It’s hard to go through a day without seeing a teen using some piece of technology. Sometimes it seems like they are glued to their phones (similar to their adult counterparts), even when they are walking. Or you’ll see many of them together, snapping and Instagraming their afternoon at the local coffeeshop.
How does all this technology impact teen friendships? As a teenager, friendships are crucial. Your friends become your sounding board, provide advice and support you in times of need, and become a pseudo family as you head towards adulthood. The Pew Research Center was curious about this and in 2014-2015 conducted a nation-wide survey of teens aged 13-17. The report, Teens, Technology, and Friendships, was published in August 2015 and I think it sheds some light on teens’ communication style.
From the report, I pulled three main ideas. The report is jammed packed with interesting statistics and worth a look through. But for a condensed version…
Making friends online
According to the teens surveyed, 57% reported that they had made a friend online at some point. However, it was less likely that these online friends turned into people teens met in person (only 20%). When you break up the 57% of teens who have made at least one friend online, it was more likely these teens were older (15-17 years old).
Boys were more likely to have made online friends through video games (the networked component that allows you to play with other people online playing the same game) while girls were more likely to make friends through social media platforms (Facebook, Twitter, or Instagram).
The so what: As I was reading this section of the report, I thought back to growing up and writing pen pal letters to students either in the United States or across the world. Could something like this be replicated through video games or social media platforms by the library? Perhaps if a library has a video game system for teens to use, they could pair up with another library who has the same video game so their teens could play against and with each other? Or the teens could “take over” a social media platform that the library uses to communicate with teens and talk to another teen department at another library?
Keeping in touch with friends
Regardless if the friend was made online or is an in-person friend, texting is the popular means to communicate with them. Teens reported that 49% used texting as their main form of communication with friends. Other forms of communication included instant messaging, social media platforms (and direct messaging), email, video chat, phone calls, video games, and other messaging apps (Kik or WhatsApp). Many teens said that the medium to communicate was based on the type of friendship they had with the other person. Only the closest friends would be eligible for a phone call, while newer friends were easier to text or talk to in another messaging app. It was interesting that 85% of teens said they had called their friends at some point (analog is not dead!).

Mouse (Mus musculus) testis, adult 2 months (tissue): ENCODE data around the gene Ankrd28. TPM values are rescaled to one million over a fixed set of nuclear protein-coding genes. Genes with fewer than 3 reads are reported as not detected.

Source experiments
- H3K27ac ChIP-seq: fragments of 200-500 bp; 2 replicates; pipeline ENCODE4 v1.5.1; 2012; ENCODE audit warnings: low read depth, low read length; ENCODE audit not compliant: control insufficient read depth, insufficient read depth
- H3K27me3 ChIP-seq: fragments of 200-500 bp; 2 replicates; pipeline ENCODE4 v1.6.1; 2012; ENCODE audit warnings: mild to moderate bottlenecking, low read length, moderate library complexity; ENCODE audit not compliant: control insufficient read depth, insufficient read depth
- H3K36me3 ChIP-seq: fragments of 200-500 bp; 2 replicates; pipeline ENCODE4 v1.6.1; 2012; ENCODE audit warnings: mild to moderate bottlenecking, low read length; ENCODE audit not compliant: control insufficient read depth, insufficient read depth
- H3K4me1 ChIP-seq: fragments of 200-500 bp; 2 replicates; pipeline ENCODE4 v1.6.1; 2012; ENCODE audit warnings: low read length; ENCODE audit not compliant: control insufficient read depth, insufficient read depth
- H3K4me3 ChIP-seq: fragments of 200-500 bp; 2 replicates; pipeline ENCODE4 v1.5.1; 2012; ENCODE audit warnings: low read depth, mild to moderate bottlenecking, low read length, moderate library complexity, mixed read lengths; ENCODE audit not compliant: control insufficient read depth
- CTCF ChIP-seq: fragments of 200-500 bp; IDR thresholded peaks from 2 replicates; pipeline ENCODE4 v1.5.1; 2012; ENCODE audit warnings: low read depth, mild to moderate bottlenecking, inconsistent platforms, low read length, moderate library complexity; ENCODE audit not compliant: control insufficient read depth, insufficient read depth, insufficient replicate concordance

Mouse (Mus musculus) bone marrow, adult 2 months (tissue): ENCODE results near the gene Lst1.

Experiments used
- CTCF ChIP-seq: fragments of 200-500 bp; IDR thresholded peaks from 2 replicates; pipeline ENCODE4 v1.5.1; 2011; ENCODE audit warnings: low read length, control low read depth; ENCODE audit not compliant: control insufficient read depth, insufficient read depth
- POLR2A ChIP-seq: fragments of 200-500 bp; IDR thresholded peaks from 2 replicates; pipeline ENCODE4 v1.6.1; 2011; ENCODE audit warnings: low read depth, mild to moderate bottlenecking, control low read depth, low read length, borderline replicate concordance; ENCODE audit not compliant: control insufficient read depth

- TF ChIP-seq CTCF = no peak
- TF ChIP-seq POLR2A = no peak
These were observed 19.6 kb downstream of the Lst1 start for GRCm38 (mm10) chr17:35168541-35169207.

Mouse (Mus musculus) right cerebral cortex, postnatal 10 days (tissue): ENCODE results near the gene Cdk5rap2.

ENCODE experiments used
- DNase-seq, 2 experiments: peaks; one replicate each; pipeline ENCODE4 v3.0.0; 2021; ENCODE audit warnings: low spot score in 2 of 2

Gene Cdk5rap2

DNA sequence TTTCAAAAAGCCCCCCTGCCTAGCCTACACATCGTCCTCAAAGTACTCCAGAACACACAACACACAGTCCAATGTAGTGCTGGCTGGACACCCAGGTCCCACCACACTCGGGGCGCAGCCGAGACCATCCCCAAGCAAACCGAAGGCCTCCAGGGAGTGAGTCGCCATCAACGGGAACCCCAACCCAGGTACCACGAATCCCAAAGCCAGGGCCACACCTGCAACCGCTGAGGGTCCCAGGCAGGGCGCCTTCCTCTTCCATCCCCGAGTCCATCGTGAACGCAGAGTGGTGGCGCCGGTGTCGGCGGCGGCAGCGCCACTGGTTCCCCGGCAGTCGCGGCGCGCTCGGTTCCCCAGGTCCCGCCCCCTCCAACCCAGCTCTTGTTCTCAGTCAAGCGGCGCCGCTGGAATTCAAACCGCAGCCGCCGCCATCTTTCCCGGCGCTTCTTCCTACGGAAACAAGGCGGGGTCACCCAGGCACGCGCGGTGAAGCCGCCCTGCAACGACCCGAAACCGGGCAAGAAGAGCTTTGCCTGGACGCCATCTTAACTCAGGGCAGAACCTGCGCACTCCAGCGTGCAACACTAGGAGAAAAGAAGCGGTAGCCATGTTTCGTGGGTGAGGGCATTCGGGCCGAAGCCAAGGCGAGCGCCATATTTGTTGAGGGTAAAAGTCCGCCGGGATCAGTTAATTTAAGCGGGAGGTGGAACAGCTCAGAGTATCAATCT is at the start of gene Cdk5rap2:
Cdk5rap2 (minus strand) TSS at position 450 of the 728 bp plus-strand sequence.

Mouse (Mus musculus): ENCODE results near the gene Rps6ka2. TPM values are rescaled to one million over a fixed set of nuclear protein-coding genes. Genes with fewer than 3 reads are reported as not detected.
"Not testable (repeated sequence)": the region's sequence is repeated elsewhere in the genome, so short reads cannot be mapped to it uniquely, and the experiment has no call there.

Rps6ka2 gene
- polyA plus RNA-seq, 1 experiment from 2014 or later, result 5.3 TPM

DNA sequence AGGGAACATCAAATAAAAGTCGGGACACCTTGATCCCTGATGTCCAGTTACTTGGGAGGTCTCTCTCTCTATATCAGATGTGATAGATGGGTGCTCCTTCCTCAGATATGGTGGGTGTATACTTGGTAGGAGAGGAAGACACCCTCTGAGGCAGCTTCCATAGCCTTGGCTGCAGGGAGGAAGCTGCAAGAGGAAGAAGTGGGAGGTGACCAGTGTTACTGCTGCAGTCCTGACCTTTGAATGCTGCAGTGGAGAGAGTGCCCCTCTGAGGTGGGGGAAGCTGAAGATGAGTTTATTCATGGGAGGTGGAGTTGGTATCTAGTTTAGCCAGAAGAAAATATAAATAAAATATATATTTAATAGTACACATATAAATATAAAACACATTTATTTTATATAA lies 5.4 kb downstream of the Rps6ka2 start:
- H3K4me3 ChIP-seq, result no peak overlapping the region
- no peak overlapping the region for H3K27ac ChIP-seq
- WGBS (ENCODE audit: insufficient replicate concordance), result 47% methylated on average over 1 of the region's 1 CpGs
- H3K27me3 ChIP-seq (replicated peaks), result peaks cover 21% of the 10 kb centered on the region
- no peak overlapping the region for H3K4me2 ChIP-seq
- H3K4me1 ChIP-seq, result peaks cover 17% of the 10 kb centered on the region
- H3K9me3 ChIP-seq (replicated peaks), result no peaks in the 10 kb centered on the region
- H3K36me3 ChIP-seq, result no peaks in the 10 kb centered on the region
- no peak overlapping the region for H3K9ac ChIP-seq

The so what: Teens have created a system for building trust in friendships seen through how they communicate with each other. They have rules for how to communicate with each other and these look different than how we might be use to communicating with friends. By seeing that this sample of teens is more likely to use written word to communicate can better help us understand the teens we serve (and what sort of programs could happen with this framework in mind).
Social media’s role in friendships
Social media is important in many teens’ lives. Out of the teens surveyed, 76% said they use social media on a regular basis. When diving into friendships on social media, teens felt that these platforms allowed them to not only keep track of their friends’ lives (83%), but also gave them a better understanding of how their friends were feeling (70%). Additionally, many teens felt that the social media platforms allowed their friends to support them during tough times (68%).
However, while teens felt they could be more connected to their friends through social media, these platforms also played roles in more negative feelings. Many teens (88%) felt that their peers overshared information on social media and 68% of teens surveyed had dealt with some sort of drama on social media before. These interactions sometimes lead to teens to unfriend, block, or limited how much another teen could see their profile(s). It seemed that girls were more likely to do this than boys.
The so what: Social media is still a tricky field for teens. They are fully aware of the importance of cultivating their online presence, but it seems that there might be too much pressure at times. We also see that drama that use to happen in person might be moving online.
This report is important for us to consider as we think about how teens communicate with each other today. While I find it’s helpful to ask teens how they talk to their friends (you hear the most interesting things when you do that), this report gives a good overview. I’m curious, do you see these results playing out with the teens you serve and if not, how else are your teens talking to each other and maintaining friendships?